However, memory formation in relation to migration journeys does not end here. Once arrived, the process of memory consolidation (still a mystery as it contains information being pulled from various parts of the body and not from the brain exclusively) includes host communities with already established politics of memory or rules around what the community considers should be remembered and what is preferably forgotten. If personal memories align with the politics, integration could be effortless. But should they collide, one might choose not to speak about the past or to avoid these communities, risking ever increasing isolation and loneliness. The memories of migration journeys memories create a sense of belonging or alienation in new arrivals, depending on how intense the host community’s pressure on sticking to a particular type of approved memory is.

But, most importantly, the very essence of what is actually remembered might not even be determined by the intensity of your personal experience or politics but the very language you use.

A widely referenced study from 2000 by Marian and Neisser (Language Dependent Recall of Autobiographical Memories), in which Russian immigrants to the United States were given autobiographical memory interviews, found that memory recall is language-dependent. In this study, when prompted in Russian, participants recalled Russian memories or memories created in a Russian language context. Conversely, when prompted in English, they recalled memories created while living in the U.S. or experiencing things in an English based environment. These memory streams existed independently, in parallel, and depending on which cues or interview questions were used, sometimes very early memories were recalled (cues), or sometimes later memories (interviews). In short, for multilingual speakers, memories are language-context-dependent versions of the past.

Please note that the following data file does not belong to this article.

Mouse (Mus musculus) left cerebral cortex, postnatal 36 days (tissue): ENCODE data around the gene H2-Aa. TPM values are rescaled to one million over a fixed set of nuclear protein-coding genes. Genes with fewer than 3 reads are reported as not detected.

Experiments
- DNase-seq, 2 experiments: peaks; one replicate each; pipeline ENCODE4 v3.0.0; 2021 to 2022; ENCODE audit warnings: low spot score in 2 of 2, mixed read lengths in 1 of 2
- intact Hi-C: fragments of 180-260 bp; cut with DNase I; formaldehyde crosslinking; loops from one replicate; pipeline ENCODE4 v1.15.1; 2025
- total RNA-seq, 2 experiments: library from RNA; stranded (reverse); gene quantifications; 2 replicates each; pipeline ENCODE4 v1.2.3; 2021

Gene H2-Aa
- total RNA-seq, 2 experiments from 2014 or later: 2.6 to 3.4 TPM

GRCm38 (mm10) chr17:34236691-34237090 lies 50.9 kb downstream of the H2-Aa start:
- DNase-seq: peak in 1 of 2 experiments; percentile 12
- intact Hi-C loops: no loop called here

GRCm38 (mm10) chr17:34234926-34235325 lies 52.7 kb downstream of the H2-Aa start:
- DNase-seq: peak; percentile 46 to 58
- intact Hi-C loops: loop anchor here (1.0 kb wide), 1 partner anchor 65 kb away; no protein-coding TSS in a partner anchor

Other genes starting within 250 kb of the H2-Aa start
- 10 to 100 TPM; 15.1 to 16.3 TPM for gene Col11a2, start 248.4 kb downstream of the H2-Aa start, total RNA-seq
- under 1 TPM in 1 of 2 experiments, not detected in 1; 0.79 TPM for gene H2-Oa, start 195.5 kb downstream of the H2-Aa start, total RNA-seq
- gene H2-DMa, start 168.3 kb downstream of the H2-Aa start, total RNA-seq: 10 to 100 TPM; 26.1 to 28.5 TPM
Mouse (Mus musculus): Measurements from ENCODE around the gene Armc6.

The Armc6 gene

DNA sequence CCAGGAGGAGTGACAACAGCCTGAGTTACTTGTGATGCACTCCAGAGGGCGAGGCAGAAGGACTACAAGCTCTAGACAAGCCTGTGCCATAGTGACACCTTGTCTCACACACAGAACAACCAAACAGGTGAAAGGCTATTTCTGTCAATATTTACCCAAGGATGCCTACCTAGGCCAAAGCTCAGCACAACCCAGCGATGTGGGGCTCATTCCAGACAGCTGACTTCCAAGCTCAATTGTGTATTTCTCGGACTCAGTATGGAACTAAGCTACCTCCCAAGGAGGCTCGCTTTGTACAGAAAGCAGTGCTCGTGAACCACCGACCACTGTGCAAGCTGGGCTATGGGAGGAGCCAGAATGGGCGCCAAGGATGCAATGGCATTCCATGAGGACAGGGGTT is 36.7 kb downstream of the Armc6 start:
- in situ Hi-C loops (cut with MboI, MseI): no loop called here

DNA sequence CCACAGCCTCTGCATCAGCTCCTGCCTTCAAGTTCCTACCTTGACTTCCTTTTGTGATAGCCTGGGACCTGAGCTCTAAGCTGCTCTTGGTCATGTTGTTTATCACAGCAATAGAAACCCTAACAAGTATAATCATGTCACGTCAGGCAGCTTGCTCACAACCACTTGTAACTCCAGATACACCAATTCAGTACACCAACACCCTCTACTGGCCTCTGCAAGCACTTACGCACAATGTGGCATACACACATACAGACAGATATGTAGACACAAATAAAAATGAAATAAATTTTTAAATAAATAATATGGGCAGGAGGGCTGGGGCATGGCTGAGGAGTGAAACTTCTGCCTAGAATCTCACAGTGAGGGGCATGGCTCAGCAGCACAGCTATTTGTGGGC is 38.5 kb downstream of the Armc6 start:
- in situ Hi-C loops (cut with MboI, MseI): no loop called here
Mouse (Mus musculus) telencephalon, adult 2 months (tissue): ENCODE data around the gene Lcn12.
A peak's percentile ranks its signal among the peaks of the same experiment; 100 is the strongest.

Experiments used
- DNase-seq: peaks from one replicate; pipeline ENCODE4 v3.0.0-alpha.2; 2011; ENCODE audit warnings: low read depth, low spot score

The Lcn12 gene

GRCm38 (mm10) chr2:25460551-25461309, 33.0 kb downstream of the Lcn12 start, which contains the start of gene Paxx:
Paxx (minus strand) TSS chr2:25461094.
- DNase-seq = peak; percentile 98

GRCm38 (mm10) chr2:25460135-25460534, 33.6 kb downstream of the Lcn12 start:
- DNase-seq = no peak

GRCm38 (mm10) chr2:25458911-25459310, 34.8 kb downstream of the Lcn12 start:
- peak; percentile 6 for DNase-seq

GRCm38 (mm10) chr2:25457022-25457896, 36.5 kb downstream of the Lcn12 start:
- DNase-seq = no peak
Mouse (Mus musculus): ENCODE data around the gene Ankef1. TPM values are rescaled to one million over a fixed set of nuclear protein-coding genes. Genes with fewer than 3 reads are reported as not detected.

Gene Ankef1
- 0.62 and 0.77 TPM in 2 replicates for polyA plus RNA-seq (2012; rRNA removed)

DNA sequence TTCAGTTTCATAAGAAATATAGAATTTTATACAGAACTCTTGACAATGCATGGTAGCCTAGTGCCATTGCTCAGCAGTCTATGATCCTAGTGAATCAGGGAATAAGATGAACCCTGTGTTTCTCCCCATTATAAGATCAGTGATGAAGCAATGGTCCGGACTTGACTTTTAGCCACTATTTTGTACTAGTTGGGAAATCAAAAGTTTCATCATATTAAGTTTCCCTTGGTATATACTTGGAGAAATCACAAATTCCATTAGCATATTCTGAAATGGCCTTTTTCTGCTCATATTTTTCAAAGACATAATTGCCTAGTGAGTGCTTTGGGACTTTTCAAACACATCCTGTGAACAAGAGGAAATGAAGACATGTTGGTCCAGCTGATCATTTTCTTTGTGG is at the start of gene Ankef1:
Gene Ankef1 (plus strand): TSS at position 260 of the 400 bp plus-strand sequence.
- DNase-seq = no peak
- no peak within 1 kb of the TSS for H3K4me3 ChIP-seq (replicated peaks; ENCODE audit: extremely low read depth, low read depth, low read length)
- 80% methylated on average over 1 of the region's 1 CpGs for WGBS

The implications of these findings for archivists, oral historians, researchers, and the settlement and health sector, in fact for anybody investigating any aspect of a migration journey that includes multiple geographies, cultures and languages, is significant, because it greatly challenges the validity of the unilingual approach. Commitment to a multilingual approach is not only relevant for international migration but also for cultural archives within the borders of the same country. Consider for instance, Indigenous communities whose languages are only sporadically included in collection methodologies.

Certainly, for over a decade now, there has been a push to “decolonize” current archival and collection practices by introducing alternative concepts, such as Linda Tuhiwai Smith’ critically acclaimed Decolonizing Methodologies (1999). Many young archivists (see: Allison Louise Jones) are making an effort to rethink collection, description, and open access (e.g. adopting Indigenous museum curation methods, broadening the definition of what qualifies as archival to include Indigenous knowledge, developing Indigenous Knowledge Organization Systems). In library communities, efforts are also made to think about “decolonizing description” and to transform “finding and naming” practices by providing more horizontal taxonomies, Indigenous internships, and knowledge about Indigenous subjects. Nevertheless, we have yet to find a mandatory provision for language access (hiring Indigenous speakers) or language learning embedded with some of these new transformative practices.